If you use Microsoft PowerPoint 2007 then you can be sure that whatever file format your images have been saved in, PowerPoint is advanced enough to be able to handle a whole range of picture formats. And although JPEG, GIF and BMP are all widely used - not many of us realise that a PNG image packs a lot of punch when it comes to presenting in PowerPoint.

Portable Network Graphics (PNG) image files are flexible and efficient at displaying pictures. They are an excellent balance between quality and portability much like the older GIF file format. The PNG was created as an image format that could compete with the GIF format. Originally the PNG was regarded as a data compression image whose sole purpose was for distribution on the web and over other networks. And this is why any image saved in a PNG format is well suited for use in PowerPoint: as PowerPoint presentations are normally viewed on a computer screen or through a projector. It also provides greater depth of colour, catering to images up to 24 bit in colour.

Luckily for us, using the newest file format isn't rocket science. Simply click on the Insert tab on the PowerPoint Ribbon and then click on the picture icon. When the insert picture window opens locate the PNG file you want to insert into PowerPoint and click the insert button. Now you can manipulate, move, or resize the image just as you can with a JPEG, GIF, or BMP file.

The biggest advantage of using PNG files is that they create fewer artifacts than the more popular JPEG image format. Artifacts are a by-product of the compression process. PNG files are, therefore, well suited to images that contain text, line art, and other high-contrast imagery. The JPEG format was largely created for photographic images and is actually a better choice when you need to display high-quality photographs in your PowerPoint presentations. PNG files do tend to be quite a bit larger than JPEG files so if space is a major consideration, stick with JPEG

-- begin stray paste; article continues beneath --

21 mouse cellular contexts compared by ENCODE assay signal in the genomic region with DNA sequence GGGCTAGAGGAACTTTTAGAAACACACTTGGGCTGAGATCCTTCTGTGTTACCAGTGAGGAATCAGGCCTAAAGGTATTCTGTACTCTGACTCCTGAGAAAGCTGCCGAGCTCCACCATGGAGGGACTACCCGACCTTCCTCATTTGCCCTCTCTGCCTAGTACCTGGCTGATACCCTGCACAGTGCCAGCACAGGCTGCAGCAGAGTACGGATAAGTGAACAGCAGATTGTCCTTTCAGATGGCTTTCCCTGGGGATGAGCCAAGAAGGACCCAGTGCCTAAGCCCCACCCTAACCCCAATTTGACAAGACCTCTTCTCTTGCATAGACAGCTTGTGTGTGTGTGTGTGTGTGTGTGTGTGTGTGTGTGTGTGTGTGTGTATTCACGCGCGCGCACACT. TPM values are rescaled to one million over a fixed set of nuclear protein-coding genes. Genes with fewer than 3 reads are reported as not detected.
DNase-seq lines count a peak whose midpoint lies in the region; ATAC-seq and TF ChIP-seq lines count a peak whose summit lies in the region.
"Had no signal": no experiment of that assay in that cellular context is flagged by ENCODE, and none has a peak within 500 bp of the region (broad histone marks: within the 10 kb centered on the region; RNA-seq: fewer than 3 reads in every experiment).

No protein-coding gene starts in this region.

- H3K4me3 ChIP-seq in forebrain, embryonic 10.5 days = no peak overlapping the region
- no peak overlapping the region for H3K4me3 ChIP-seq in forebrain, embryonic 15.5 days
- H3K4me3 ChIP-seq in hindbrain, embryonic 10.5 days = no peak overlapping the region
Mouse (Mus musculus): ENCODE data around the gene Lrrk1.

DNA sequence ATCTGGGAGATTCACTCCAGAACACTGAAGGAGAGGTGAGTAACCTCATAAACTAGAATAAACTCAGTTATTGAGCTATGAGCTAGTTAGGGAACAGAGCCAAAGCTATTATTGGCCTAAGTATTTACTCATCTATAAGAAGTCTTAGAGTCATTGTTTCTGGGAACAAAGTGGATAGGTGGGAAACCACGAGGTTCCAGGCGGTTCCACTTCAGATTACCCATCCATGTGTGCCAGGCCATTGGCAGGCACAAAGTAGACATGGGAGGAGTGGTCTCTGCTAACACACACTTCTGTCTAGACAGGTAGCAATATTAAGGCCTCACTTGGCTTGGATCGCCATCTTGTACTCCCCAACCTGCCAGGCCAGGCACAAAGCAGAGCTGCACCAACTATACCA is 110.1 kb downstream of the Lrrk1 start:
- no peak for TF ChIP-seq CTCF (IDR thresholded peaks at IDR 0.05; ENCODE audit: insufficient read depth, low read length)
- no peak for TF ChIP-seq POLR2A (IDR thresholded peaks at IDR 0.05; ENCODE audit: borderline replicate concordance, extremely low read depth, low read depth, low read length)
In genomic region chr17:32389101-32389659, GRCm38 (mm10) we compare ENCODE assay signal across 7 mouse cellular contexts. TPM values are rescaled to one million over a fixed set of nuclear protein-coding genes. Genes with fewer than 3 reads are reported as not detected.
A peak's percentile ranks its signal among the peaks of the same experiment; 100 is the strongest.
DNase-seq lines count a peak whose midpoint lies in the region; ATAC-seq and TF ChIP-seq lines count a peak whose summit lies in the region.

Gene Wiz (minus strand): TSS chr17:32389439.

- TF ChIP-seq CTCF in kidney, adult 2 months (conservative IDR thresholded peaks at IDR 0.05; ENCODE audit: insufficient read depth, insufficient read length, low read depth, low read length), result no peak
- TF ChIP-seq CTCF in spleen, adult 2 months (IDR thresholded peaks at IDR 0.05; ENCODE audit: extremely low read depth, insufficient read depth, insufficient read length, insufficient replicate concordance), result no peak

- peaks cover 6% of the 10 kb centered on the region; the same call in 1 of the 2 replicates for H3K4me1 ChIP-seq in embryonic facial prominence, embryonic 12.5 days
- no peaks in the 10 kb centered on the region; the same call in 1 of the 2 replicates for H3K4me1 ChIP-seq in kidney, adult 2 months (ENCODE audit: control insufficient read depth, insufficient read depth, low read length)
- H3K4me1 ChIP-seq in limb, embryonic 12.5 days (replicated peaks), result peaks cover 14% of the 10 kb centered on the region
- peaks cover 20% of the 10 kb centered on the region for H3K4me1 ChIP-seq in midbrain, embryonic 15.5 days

When you save your 2007 Microsoft Office system document, pictures and SmartArt graphics are automatically saved with your document. You can save a picture, SmartArt graphic, or the Microsoft Office PowerPoint 2007 slide that contains your picture or SmartArt graphic to a separate file that you can embed or insert into any program that supports the Graphics Interchange Format (.gif), JPEG File Interchange Format (.jpeg), or Portable Network Graphics Format (.png). For example, you might want to save a SmartArt graphic as a graphics file if you want to lock it so that it can't be edited.

If you would like to reproduce your PowerPoint slide quickly and easily in another program, and you are using Microsoft Office PowerPoint 2007, you can save the presentation slide as a gif, png or jpeg. To save the slide that contains your picture or SmartArt graphic in a graphics file format, instead of saving only your picture or SmartArt graphic in a graphics file format, do the following: Using the Microsoft Office Button, point to the arrow next to Save As, and then click PowerPoint 97-2003 Presentation. Now, in the File name box, type a new name for the document, or accept the suggested file name. Then, in the Save as type list, select the graphics file format that you want to save your new document, and click Current Slide Only.